The winter storm that blanketed most of Missouri with snow and ice included a rare feature - thunder.
The phenomenon, known as "thundersnow," is extremely rare and is caused by instability in the atmosphere. It happens when the ground is warm, but air in higher parts of the atmosphere is much colder. It also requires strong wind to push the warm air up and create the instability that results in thundersnow. A University of Missouri climatology study shows that between 1961 and 1990 only 191 cases of thundersnow were reported.
The mother of the child shot video that caused a stir in social media after it was posted online. The incident happened Feb. 8. The girl and her family were about to fly to Disney World in Orlando, Fla. A TSA agent asked to pat down the 3-year-old and screen her wheelchair. The agent initially told the girl’s mother, Annie Schulte, it was illegal to tape the activity. On the video, the little girl, Lucy, who has spina bifida, is seen crying.
Agents eventually decided against a pat-down.
The TSA says it regrets the incident and will address concerns with its workers.
The Jefferson City News-Tribune reports that Christopher Knehans's attorney argued for a 30-day sentence Wednesday. But Judge Dan Green Wednesday ordered the maximum 60 days allowed by the plea agreement, beginning immediately.
The 39-year-old pleaded guilty in September to two counts of sexual contact with a student.
Under the sentence, Knehans will serve serve three years supervised probation after he is released from the jail. He also will be required to register as a sex offender.
The indictment said he inappropriately touched a 17-year-old student in September 2011.
Springfield radio station KTTS reports that's a problem now in southwest Missouri, where the winter storm that's dumping huge amounts of snow in the north is bringing sleet and ice to the south.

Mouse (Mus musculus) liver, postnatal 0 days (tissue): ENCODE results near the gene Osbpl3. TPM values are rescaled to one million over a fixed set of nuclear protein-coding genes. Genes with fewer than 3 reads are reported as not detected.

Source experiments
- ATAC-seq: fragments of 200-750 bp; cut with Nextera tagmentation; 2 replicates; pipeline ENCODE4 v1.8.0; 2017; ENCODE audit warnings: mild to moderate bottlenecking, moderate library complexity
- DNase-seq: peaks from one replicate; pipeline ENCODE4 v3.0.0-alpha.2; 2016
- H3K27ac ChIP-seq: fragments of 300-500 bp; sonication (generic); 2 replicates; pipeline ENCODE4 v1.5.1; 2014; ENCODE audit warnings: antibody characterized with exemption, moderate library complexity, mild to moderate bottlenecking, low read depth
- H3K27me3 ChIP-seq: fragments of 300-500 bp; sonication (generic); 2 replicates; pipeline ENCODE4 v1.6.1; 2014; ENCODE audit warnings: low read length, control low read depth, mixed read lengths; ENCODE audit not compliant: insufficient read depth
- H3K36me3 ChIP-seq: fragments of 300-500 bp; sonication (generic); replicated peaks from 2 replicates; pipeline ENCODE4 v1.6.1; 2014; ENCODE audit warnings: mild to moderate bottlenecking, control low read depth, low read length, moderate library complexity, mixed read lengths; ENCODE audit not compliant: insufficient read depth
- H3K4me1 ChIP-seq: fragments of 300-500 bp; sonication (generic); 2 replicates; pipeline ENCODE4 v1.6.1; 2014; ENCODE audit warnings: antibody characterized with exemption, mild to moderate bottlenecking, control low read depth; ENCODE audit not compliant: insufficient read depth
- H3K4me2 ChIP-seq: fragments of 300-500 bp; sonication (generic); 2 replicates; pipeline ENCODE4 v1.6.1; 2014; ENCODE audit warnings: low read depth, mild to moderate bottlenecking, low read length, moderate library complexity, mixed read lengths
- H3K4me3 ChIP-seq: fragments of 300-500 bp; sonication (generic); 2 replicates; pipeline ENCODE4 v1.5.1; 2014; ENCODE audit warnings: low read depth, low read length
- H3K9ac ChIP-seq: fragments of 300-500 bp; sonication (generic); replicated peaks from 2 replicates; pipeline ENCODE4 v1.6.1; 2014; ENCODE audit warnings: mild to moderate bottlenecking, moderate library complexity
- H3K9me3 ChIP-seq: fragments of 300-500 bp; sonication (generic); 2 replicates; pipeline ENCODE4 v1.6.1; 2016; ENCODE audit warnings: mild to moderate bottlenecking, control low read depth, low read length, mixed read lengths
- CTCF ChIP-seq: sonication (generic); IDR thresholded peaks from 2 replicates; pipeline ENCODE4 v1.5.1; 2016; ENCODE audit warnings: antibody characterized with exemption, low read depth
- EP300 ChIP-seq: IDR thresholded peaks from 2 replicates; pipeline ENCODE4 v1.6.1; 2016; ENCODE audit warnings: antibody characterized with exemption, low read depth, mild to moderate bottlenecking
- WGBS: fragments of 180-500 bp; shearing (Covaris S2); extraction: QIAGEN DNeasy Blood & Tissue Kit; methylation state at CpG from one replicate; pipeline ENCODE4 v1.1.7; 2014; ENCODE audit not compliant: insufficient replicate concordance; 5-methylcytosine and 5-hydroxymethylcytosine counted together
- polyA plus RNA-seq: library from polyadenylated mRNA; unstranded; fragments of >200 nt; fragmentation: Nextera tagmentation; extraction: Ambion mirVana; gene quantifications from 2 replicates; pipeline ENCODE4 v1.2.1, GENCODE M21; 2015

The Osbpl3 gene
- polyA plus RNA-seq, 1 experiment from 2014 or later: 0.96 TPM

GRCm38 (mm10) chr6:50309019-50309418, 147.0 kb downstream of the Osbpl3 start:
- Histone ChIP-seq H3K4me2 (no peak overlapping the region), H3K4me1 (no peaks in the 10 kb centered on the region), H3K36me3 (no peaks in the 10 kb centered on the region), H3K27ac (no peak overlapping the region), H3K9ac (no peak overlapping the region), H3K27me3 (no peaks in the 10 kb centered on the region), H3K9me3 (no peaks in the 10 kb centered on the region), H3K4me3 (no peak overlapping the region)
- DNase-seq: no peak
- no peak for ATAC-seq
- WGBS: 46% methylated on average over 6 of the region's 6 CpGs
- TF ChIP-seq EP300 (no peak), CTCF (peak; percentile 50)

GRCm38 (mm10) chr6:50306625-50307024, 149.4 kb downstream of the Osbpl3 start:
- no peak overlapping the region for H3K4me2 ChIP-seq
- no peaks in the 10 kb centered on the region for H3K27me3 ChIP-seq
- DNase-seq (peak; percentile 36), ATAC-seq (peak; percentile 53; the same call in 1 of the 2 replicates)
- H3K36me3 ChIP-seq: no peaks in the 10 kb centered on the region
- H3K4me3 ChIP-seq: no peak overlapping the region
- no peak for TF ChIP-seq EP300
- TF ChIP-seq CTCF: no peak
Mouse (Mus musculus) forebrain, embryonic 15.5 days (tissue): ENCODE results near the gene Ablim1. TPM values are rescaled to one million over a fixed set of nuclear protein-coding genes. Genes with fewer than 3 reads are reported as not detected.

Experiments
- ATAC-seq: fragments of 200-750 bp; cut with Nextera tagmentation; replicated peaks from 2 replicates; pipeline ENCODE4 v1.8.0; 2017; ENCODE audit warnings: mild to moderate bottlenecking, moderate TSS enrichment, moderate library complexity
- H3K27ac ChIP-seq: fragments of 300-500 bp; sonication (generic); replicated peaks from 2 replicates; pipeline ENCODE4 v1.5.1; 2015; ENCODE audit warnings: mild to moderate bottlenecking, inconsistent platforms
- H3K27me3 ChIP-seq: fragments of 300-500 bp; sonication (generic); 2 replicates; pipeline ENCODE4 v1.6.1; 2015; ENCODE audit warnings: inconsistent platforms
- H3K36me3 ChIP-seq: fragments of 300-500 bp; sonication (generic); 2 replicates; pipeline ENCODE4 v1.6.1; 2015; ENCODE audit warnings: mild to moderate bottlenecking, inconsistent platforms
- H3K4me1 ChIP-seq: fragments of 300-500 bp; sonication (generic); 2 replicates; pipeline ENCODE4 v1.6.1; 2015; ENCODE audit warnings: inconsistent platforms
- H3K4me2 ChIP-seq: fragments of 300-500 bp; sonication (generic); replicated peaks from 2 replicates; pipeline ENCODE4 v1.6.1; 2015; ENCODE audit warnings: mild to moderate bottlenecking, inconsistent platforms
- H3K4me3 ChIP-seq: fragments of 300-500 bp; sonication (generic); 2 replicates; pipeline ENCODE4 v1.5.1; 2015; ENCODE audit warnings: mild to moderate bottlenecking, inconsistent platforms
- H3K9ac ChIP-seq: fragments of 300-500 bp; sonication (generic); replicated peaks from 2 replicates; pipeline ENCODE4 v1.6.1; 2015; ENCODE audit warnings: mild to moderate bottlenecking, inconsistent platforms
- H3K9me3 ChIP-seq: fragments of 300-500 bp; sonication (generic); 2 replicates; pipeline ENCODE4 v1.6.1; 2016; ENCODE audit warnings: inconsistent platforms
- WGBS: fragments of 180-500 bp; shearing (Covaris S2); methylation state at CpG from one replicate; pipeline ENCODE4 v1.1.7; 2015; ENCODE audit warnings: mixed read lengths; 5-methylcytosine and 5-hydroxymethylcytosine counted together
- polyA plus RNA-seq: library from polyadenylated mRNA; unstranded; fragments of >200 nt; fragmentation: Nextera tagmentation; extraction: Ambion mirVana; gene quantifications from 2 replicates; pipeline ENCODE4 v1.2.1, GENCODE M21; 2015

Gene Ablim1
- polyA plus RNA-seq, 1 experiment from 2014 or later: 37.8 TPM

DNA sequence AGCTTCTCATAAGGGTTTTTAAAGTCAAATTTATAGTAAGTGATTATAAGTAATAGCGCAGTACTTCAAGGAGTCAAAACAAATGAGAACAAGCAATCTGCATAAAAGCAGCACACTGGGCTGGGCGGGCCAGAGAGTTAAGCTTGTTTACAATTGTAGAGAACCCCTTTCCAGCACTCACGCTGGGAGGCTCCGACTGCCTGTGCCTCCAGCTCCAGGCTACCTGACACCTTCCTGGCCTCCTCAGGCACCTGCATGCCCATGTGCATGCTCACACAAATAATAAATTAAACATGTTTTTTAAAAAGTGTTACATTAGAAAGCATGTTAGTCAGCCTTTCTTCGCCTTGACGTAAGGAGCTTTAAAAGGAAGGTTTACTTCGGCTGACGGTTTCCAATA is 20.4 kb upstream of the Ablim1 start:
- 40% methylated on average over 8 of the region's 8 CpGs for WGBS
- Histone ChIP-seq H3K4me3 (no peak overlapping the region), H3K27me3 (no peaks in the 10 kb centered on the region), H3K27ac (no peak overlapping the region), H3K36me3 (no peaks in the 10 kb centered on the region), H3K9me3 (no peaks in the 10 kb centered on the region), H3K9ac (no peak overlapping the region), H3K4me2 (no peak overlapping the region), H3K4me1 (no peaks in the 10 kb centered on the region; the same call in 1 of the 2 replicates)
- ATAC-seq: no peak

In "thundersnow" events, thunderstorms form higher in the atmosphere where temperatures are warmer. That rain turns to snow before reaching the ground, with the above thunderstorm pushing the precipitation down with extra intensity.
Today, that precipitation is becoming sleet across portions of southwest Missouri, and it's causing concerns about collecting on power lines.
So far, only a handful of power outages have been reported.
JEFFERSON CITY, Mo. (AP) - Missouri Gov. Jay Nixon has declared a state of emergency in response to a winter storm sweeping across the state.
Nixon said Thursday that the State Emergency Operations Center has been activated. The declaration also allows state agencies to coordinate directly with cities and counties to provide emergency services.
The governor issued the declaration from his office in the Capitol, where he was one of only a few people actually in the building. The House and Senate canceled their sessions Thursday, and most of their offices were closed.
A lone tour guide staffed a Capitol reception desk, but no one had braved the snow to visit the Capitol.
Thirty-five-year-old David Tirrell of Scammon was sentenced Wednesday in Cherokee County for involuntary manslaughter. He pleaded guilty in January in the July 2012 death of 22-year-old Jordan Krokroskia, of Baxter Springs. He was initially charged with felony murder. The Joplin Globe reports (http://bit.ly/W5HCXC ) Krokroskia, a student at Missouri Southern State University in Joplin, died of a drug overdose.
Tirrell admitted in January that he sold a Fentanyl patch to Krokroskia, who was found dead at his home. An autopsy showed he died from Fentanyl intoxication. Fentanyl is a synthetic opioid roughly 100 times more powerful than morphine.
Fox 2 meteorologists Glenn Zimmerman and Angela Hutti have the following report on the storm:
The track of the storm changed overnight and there may be more snow than ice expected in the St. Louis area but there is still a chance of sleet and freezing rain. Two to three inches of accumulations will be the rule in metro St Louis, but if we experience more thunder-like weather, we could see more.
We will keep you up to date on storm's progress and road conditions through the day.
Crews had already planned to begin construction of the "lid" over I-70.
Now, the rebuild of Leonor K. Sullivan Boulevard, which runs along the riverfront at the base of the Arch steps, will also start this year. The road will be elevated and redesigned to include bike paths and pedestrian walkways.
Funding had already been in place for the $47 million park that will cap the highway. Newly found savings from that project will help fund the other.
The St. Louis Post-Dispatch reports that engineers have determined that the concrete walls of the "depressed section" of I-70 don’t need to be replaced, as originally thought. So the $11-million cost savings on that project will fund the Leonor K. Sullivan rebuild.